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The environmental crime of illegal logging creates a layered web of exploitation. Natural resources, protected lands, and threatened species of plants and trees are exploited as well as trafficked labor. Criminal networks often force indigenous populations into slavery and other non-indigenous victims are trafficked to illegally harvest timber. Illegal logging represents 10-30% of the wood trade globally and can rise in significant tropical timber-producing countries to 50-90% as cited in a 2016 Thomson Reuters paper. According to a 2017 report from Global Financial Integrity, illegal logging is the most lucrative crime pertaining to natural resources and constitutes US $52 – $157 billion in profits. Organized crime groups as well as terrorist networks are reaping in these profits with illegal logging creating lower risk but yet very high return.

This webinar will address the following discussion questions: how is illegal logging a catalyst for human trafficking as well as other criminal activities? How does illegal logging create risks for not only those most vulnerable to human trafficking but to business and international financial institutions? How can the private sector, working with governments and civil society, combat human trafficking within this illicit industry?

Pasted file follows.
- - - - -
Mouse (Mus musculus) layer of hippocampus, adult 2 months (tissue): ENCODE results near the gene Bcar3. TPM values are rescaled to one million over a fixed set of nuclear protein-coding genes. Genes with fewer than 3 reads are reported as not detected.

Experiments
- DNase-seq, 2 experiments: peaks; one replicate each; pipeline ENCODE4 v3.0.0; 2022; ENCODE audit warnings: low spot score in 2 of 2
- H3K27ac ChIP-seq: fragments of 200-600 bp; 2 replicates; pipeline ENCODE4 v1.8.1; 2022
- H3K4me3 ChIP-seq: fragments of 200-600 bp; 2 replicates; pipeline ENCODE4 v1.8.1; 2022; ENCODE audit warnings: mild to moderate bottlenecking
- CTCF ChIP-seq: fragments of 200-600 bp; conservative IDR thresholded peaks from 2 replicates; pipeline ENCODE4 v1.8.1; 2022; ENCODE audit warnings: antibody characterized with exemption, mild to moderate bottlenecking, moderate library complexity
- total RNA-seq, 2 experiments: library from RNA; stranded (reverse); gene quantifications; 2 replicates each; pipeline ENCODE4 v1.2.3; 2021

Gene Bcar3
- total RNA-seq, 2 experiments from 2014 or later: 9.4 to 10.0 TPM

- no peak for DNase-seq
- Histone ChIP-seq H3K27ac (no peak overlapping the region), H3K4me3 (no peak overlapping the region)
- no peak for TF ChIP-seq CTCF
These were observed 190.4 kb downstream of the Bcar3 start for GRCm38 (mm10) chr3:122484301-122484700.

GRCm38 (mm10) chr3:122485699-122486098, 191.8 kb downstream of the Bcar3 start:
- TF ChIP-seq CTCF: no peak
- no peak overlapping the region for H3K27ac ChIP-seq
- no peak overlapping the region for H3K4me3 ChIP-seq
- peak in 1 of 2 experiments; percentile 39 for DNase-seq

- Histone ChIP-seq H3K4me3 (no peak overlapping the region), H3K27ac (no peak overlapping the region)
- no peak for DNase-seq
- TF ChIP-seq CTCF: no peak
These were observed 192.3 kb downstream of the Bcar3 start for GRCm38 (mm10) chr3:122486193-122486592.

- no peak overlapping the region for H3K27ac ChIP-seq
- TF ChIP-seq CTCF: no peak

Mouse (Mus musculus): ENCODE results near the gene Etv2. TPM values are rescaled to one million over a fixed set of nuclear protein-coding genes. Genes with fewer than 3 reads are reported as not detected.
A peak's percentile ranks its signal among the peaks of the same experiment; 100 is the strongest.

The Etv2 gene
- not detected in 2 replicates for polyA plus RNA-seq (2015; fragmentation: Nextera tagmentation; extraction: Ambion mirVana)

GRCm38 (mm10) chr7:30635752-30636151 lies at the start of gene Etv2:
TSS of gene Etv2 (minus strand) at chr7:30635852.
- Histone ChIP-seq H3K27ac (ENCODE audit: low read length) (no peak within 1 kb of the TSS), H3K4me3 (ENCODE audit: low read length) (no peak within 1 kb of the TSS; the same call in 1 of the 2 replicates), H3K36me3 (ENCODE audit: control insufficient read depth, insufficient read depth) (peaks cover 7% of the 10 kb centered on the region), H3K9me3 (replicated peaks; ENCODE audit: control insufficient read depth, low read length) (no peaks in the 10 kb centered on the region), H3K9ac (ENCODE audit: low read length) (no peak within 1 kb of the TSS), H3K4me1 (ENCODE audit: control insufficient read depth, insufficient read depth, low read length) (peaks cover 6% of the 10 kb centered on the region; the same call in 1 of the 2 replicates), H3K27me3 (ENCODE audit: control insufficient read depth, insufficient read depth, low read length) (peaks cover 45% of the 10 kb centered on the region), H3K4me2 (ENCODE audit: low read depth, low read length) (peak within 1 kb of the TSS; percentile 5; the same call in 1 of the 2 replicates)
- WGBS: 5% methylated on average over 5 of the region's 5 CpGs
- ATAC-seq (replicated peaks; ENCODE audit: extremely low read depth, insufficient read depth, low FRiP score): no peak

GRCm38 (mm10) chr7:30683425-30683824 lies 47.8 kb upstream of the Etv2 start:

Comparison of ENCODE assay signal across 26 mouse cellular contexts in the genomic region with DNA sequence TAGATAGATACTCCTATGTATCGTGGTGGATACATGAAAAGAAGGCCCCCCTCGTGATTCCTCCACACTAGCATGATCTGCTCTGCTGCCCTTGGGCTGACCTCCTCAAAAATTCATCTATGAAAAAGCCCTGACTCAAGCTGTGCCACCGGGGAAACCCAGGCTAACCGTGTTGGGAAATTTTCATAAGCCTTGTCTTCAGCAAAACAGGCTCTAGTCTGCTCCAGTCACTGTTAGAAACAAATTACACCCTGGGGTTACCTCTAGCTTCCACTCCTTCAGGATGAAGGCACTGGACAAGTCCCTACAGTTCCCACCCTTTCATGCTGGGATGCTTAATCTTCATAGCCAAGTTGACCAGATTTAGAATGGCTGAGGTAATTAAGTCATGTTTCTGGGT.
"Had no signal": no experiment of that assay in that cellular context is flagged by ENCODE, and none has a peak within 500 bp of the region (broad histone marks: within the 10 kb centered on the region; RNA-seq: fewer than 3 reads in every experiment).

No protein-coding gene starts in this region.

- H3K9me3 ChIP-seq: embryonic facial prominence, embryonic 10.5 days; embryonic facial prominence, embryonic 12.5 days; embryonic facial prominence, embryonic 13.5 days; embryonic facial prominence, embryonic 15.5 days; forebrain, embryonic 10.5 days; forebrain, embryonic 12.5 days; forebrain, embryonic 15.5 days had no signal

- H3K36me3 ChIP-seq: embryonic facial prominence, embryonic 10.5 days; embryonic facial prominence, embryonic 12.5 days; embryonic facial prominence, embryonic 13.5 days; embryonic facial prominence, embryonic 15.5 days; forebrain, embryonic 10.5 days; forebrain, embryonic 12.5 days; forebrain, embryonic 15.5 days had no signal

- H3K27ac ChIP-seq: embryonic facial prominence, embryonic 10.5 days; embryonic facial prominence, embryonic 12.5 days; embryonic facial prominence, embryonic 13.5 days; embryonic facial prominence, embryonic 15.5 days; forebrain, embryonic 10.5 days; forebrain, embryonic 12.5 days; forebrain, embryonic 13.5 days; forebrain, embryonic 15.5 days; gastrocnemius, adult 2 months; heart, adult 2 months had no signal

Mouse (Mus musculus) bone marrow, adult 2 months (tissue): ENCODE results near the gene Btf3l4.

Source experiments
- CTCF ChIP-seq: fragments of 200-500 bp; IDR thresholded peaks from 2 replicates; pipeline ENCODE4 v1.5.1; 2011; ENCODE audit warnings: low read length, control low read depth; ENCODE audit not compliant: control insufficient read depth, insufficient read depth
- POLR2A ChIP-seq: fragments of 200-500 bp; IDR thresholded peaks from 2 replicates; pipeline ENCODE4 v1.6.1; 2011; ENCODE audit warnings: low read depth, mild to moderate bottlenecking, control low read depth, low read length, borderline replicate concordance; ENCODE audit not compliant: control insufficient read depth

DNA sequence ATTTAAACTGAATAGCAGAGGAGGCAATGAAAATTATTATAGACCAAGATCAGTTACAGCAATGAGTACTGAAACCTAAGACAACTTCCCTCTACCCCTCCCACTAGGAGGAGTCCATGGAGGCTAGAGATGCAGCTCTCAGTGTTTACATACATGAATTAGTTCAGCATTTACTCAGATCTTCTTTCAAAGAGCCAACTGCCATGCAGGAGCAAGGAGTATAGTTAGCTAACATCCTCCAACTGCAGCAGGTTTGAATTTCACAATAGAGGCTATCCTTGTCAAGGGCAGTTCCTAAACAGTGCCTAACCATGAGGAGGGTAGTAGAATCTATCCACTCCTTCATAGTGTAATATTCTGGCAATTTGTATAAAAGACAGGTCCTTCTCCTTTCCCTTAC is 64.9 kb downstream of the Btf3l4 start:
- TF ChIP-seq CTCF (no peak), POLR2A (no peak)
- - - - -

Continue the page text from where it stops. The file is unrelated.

Panelists:

Moderator: Nicolas A. Eslava, Director, Afai Consulting BV and Founder and Advisor, Fundación Ava Jeva Amazonía

DateThursday, February 22, 2018 at 10:00 am – 12:00 pm ET/ 4:00 – 6:00 pm CET

Additional resources from the speakers for this webinar:

This webinar is co-hosted by the Global Initiative against Transnational Organized CrimeBabson College’s Initiative on Human Trafficking and Modern Slavery and the International Organization for Migration (IOM), in collaboration with the Terrorism, Transnational Crime and Corruption Center (TraCCC) at George Mason University and the U.S. Department of Homeland Security’s Center of Excellence in Criminal Network Analysis (CINA).